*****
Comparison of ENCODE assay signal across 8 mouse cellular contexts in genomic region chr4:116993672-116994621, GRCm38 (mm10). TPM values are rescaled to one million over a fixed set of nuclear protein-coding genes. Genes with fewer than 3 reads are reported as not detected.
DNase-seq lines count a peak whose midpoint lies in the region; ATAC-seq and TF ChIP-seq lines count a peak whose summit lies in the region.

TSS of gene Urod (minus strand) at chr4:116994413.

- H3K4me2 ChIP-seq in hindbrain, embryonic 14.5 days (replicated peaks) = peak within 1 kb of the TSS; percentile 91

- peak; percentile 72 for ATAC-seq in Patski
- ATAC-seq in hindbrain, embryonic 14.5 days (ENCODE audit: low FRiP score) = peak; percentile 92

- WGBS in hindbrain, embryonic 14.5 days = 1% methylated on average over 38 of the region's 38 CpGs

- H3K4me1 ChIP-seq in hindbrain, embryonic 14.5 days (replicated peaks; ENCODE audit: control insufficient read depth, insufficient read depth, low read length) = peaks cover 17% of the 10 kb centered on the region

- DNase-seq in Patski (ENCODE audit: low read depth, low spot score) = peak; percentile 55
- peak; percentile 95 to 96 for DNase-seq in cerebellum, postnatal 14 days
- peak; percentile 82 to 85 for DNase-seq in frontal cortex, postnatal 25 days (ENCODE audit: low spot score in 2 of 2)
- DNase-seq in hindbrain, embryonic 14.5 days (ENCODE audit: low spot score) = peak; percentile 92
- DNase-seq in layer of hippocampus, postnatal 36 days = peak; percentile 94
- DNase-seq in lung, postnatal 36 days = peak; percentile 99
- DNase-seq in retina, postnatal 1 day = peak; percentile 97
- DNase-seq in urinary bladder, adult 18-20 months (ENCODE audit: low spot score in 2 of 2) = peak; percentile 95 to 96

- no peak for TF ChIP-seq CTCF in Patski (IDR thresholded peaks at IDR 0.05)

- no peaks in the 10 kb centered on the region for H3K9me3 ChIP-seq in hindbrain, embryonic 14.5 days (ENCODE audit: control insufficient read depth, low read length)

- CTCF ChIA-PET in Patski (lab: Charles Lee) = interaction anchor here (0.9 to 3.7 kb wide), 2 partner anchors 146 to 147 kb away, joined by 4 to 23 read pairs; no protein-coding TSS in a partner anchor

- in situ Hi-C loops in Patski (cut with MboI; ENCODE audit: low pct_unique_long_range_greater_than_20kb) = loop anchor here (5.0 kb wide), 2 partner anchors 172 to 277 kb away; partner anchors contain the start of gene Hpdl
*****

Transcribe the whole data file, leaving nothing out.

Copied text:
Comparison of ENCODE assay signal across 8 mouse cellular contexts in genomic region chr4:116993672-116994621, GRCm38 (mm10). TPM values are rescaled to one million over a fixed set of nuclear protein-coding genes. Genes with fewer than 3 reads are reported as not detected.
DNase-seq lines count a peak whose midpoint lies in the region; ATAC-seq and TF ChIP-seq lines count a peak whose summit lies in the region.

TSS of gene Urod (minus strand) at chr4:116994413.

- H3K4me2 ChIP-seq in hindbrain, embryonic 14.5 days (replicated peaks) = peak within 1 kb of the TSS; percentile 91

- peak; percentile 72 for ATAC-seq in Patski
- ATAC-seq in hindbrain, embryonic 14.5 days (ENCODE audit: low FRiP score) = peak; percentile 92

- WGBS in hindbrain, embryonic 14.5 days = 1% methylated on average over 38 of the region's 38 CpGs

- H3K4me1 ChIP-seq in hindbrain, embryonic 14.5 days (replicated peaks; ENCODE audit: control insufficient read depth, insufficient read depth, low read length) = peaks cover 17% of the 10 kb centered on the region

- DNase-seq in Patski (ENCODE audit: low read depth, low spot score) = peak; percentile 55
- peak; percentile 95 to 96 for DNase-seq in cerebellum, postnatal 14 days
- peak; percentile 82 to 85 for DNase-seq in frontal cortex, postnatal 25 days (ENCODE audit: low spot score in 2 of 2)
- DNase-seq in hindbrain, embryonic 14.5 days (ENCODE audit: low spot score) = peak; percentile 92
- DNase-seq in layer of hippocampus, postnatal 36 days = peak; percentile 94
- DNase-seq in lung, postnatal 36 days = peak; percentile 99
- DNase-seq in retina, postnatal 1 day = peak; percentile 97
- DNase-seq in urinary bladder, adult 18-20 months (ENCODE audit: low spot score in 2 of 2) = peak; percentile 95 to 96

- no peak for TF ChIP-seq CTCF in Patski (IDR thresholded peaks at IDR 0.05)

- no peaks in the 10 kb centered on the region for H3K9me3 ChIP-seq in hindbrain, embryonic 14.5 days (ENCODE audit: control insufficient read depth, low read length)

- CTCF ChIA-PET in Patski (lab: Charles Lee) = interaction anchor here (0.9 to 3.7 kb wide), 2 partner anchors 146 to 147 kb away, joined by 4 to 23 read pairs; no protein-coding TSS in a partner anchor

- in situ Hi-C loops in Patski (cut with MboI; ENCODE audit: low pct_unique_long_range_greater_than_20kb) = loop anchor here (5.0 kb wide), 2 partner anchors 172 to 277 kb away; partner anchors contain the start of gene Hpdl